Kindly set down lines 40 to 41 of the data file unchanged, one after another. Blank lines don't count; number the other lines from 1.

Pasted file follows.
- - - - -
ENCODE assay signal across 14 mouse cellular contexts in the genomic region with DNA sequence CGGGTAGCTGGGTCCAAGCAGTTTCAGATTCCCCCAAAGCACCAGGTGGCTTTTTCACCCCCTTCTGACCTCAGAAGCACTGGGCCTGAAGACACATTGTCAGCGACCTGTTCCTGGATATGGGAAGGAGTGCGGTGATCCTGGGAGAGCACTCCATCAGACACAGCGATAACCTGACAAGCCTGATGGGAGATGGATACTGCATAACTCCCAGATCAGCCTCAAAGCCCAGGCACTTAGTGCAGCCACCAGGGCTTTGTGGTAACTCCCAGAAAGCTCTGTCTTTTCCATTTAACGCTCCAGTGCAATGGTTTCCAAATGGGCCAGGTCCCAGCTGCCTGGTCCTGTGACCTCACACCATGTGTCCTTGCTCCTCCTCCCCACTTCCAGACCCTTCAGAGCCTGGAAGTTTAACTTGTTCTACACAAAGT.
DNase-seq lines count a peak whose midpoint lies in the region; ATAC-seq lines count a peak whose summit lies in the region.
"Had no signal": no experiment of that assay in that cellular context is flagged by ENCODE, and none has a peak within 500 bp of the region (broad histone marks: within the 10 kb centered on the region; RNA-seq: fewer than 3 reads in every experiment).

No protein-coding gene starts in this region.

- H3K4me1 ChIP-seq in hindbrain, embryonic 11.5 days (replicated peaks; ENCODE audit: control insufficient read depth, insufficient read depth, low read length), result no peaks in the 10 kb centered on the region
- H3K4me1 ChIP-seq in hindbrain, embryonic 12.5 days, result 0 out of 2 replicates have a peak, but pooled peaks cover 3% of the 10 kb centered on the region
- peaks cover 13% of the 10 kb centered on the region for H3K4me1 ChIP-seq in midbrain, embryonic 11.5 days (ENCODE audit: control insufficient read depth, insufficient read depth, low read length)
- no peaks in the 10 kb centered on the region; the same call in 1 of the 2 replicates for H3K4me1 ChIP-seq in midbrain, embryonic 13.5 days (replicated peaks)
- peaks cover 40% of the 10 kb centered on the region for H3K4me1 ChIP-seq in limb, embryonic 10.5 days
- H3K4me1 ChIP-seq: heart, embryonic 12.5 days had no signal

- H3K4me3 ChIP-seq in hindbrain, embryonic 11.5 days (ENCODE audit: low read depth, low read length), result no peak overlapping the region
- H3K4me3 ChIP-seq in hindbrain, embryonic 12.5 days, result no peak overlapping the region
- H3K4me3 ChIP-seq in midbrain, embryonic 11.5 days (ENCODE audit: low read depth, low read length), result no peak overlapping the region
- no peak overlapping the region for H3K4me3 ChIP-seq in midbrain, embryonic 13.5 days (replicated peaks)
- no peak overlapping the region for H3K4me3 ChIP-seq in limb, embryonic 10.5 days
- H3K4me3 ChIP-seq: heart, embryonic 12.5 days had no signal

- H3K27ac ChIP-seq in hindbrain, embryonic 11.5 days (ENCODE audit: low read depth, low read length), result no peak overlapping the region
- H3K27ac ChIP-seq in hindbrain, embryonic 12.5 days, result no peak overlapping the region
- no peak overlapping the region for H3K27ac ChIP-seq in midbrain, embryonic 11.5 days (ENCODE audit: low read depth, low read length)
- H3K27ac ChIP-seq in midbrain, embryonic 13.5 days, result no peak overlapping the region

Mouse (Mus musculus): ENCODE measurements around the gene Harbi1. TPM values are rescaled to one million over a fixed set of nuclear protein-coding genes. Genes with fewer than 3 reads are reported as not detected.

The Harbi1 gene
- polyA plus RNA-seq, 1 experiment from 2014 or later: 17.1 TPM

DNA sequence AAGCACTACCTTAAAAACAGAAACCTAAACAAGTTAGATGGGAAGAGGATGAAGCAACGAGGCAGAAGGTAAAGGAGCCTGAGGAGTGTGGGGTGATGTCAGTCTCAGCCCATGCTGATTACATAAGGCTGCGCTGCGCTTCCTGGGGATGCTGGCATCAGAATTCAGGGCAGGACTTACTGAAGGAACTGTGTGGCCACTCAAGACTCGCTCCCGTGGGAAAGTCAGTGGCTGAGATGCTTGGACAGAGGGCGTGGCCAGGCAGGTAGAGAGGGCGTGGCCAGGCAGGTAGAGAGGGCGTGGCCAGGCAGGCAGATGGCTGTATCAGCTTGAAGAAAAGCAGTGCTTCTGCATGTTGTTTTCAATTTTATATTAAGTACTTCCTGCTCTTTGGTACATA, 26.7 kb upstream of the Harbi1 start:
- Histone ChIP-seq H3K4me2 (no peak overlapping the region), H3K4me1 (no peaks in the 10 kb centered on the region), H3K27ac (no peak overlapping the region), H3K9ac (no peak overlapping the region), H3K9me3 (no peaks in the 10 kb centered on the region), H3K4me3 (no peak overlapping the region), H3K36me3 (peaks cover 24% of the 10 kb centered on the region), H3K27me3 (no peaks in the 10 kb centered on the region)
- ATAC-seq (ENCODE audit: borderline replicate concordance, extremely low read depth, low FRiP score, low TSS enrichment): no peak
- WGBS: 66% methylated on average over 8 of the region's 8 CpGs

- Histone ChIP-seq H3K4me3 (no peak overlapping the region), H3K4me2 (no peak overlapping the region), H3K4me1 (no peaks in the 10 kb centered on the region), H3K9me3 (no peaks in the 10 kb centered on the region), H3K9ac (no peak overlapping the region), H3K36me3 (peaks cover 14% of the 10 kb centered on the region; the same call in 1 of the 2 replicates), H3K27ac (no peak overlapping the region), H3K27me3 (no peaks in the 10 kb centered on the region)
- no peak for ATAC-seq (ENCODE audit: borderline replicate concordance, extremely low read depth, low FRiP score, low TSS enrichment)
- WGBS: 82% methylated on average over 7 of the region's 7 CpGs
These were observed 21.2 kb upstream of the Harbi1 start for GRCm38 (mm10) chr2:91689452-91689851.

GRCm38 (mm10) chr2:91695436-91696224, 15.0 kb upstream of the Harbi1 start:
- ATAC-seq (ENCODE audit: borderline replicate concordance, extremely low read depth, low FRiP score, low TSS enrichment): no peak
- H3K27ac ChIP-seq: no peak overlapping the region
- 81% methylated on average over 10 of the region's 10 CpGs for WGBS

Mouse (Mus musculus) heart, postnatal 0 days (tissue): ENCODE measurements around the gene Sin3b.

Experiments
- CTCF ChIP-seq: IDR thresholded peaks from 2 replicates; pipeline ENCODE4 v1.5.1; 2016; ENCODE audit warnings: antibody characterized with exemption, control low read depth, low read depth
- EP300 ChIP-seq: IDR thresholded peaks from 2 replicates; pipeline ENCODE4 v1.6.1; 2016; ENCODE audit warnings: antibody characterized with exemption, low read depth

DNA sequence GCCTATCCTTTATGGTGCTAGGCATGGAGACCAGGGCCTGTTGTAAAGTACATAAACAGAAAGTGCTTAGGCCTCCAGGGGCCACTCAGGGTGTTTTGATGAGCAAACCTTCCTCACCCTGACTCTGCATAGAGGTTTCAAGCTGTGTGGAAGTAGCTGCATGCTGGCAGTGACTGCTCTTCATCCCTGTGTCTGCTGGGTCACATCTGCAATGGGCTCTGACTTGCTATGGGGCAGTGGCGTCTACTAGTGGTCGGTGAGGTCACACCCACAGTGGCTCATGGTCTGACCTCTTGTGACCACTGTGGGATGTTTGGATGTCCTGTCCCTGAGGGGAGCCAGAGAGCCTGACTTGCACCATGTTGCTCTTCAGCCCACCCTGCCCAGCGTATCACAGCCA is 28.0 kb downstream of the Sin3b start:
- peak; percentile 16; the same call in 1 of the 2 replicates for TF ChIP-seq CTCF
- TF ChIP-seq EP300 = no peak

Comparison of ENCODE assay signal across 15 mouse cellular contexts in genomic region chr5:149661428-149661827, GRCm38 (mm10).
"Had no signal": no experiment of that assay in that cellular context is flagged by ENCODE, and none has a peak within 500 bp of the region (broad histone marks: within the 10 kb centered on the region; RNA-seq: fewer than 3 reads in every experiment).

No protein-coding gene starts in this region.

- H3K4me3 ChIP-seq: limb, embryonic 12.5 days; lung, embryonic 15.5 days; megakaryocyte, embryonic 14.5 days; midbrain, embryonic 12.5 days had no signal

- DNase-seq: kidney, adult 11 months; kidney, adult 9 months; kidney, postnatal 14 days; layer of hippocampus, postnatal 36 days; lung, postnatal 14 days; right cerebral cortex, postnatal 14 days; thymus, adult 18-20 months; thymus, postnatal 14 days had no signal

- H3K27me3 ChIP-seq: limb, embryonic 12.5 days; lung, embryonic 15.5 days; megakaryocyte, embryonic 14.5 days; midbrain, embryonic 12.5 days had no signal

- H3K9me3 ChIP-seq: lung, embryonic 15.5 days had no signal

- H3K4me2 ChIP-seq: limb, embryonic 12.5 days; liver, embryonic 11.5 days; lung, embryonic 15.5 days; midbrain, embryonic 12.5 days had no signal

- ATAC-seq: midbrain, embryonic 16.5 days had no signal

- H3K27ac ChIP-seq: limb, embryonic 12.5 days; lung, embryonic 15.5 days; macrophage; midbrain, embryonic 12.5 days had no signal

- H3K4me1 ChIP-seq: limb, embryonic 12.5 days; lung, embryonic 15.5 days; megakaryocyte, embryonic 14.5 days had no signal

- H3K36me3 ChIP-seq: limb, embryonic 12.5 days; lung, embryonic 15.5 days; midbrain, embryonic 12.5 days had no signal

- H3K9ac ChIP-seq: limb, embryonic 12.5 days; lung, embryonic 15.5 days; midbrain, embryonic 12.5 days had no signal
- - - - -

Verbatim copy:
DNA sequence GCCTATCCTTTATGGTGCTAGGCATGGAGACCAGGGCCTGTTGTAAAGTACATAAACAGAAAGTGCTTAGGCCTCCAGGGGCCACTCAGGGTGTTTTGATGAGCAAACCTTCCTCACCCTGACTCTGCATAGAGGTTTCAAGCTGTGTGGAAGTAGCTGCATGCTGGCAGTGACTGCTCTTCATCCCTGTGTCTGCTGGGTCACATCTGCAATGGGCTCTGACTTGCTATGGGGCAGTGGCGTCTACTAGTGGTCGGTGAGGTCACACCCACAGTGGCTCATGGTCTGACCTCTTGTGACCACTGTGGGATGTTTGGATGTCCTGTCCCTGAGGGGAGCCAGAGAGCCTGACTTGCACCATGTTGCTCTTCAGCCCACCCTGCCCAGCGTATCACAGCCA is 28.0 kb downstream of the Sin3b start:
- peak; percentile 16; the same call in 1 of the 2 replicates for TF ChIP-seq CTCF